New Technology Reduces Cost of Solar Cell Manufacture on SunFab Line

Applied Materials, Inc. announced today that it has significantly lowered the cost for customers to manufacture solar photovoltaic (PV) panels on its SunFab Thin Film Line using its next-generation module technology. Executing on its aggressive cost-cutting roadmap, Applied has leveraged economies of scale with leading suppliers and has introduced key process efficiencies that reduce the cost of materials by 22%. In addition, SunFab panels using these new materials and processes have received IEC certification for aperture area conversion efficiencies of up to 9.7%, enabling customers to advance panel performance to this level without requiring additional certification.

"This achievement demonstrates Applied's ongoing commitment to reducing the cost of manufacturing panels with our SunFab Thin Film Line to $1/watt and below," said Tom Lacey, vice president and general manager of Applied Materials' SunFab Thin Film Solar Group. "Applied Materials has a unique ability to accelerate solar PV through its 5.7m2 panel size standard, innovative technology and line performance improvements, and also through its expanding global SunFab footprint that enables economies of scale by aggregating the needs of multiple customers."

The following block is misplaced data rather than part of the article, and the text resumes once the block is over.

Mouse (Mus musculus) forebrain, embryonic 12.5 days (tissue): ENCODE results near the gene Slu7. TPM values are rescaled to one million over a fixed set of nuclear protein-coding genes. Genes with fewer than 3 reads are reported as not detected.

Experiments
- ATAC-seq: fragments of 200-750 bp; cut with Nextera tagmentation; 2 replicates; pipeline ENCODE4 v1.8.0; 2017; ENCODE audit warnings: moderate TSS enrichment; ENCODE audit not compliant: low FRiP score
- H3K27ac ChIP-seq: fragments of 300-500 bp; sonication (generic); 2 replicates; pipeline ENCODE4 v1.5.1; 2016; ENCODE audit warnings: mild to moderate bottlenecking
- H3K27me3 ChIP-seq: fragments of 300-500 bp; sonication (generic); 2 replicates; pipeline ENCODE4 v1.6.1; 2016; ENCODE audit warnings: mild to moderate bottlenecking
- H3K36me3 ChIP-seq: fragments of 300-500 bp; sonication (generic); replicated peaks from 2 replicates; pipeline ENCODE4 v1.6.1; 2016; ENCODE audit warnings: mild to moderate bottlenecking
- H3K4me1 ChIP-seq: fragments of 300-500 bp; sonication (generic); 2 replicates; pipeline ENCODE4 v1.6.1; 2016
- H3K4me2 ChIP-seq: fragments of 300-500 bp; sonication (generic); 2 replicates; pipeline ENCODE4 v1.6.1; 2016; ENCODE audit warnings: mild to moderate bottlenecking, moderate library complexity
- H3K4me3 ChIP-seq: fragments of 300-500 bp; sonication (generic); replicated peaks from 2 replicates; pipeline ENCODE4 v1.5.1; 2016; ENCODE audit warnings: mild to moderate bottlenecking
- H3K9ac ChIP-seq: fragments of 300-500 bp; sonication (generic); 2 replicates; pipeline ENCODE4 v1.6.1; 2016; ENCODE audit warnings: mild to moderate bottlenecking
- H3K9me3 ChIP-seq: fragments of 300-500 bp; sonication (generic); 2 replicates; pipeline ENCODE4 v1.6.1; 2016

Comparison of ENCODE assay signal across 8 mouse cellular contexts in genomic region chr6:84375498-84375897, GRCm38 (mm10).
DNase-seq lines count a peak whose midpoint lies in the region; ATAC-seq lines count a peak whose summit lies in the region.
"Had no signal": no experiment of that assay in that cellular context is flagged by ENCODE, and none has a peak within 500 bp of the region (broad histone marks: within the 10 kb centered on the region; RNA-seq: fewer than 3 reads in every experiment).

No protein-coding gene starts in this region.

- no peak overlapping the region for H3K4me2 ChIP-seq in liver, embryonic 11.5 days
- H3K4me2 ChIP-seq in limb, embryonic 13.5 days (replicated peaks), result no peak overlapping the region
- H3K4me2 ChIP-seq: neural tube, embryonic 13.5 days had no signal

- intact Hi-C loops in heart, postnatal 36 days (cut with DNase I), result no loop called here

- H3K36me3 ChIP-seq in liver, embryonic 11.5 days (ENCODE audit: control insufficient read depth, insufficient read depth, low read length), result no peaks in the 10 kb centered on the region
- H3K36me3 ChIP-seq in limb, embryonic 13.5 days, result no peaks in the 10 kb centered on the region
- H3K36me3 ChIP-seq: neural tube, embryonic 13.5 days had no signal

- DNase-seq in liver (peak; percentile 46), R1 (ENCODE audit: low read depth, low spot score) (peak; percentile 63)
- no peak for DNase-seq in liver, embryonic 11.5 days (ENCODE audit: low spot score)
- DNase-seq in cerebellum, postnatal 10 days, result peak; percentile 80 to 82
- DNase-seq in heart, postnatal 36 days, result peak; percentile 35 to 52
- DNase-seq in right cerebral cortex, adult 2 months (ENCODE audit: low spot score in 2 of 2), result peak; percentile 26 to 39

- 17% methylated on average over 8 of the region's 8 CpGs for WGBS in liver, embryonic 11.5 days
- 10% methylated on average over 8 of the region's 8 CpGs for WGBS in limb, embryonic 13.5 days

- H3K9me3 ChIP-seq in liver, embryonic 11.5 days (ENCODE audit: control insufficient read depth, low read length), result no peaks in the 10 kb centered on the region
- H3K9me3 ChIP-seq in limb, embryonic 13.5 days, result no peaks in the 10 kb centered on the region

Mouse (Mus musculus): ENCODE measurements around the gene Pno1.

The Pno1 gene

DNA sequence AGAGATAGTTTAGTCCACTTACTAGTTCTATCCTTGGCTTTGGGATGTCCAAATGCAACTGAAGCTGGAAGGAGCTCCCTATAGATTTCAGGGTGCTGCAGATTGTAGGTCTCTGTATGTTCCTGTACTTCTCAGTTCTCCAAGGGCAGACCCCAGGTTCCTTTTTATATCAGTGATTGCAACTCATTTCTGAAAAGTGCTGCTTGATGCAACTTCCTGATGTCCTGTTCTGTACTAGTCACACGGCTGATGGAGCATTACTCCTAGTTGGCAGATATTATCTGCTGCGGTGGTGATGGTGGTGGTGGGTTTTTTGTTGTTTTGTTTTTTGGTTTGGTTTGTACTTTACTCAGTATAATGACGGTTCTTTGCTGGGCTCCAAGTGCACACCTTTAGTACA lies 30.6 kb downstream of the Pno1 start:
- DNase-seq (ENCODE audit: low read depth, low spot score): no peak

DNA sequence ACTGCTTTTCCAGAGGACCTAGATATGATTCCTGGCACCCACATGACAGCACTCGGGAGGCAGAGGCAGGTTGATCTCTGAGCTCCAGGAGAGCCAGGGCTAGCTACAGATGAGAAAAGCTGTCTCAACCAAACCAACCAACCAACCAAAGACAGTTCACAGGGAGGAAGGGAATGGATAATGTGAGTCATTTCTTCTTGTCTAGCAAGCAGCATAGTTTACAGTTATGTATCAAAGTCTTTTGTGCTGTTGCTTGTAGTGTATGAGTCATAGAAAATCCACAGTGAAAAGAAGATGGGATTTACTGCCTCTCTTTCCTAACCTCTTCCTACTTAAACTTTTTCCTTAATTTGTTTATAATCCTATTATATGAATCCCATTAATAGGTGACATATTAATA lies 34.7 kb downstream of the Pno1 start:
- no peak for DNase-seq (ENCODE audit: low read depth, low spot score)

In order to achieve these cost reductions, Applied worked with leading, high-quality materials suppliers on behalf of its customers to secure lower pricing in key raw materials such as transparent conductive glass and laminating films. Applied also engineered and validated more efficient processes that significantly decrease materials consumption.

Applied's receipt of advance IEC certification for panels produced on SunFab lines using this next-generation module package of materials and process changes will help accelerate customers' time to market for their new panels. The IEC certification was awarded to both single and tandem junction modules in all panel sizes by TÜV InterCert, demonstrating that, like the original SunFab panels, modules produced with this next-generation technology can meet performance and safety specifications under challenging environmental conditions.

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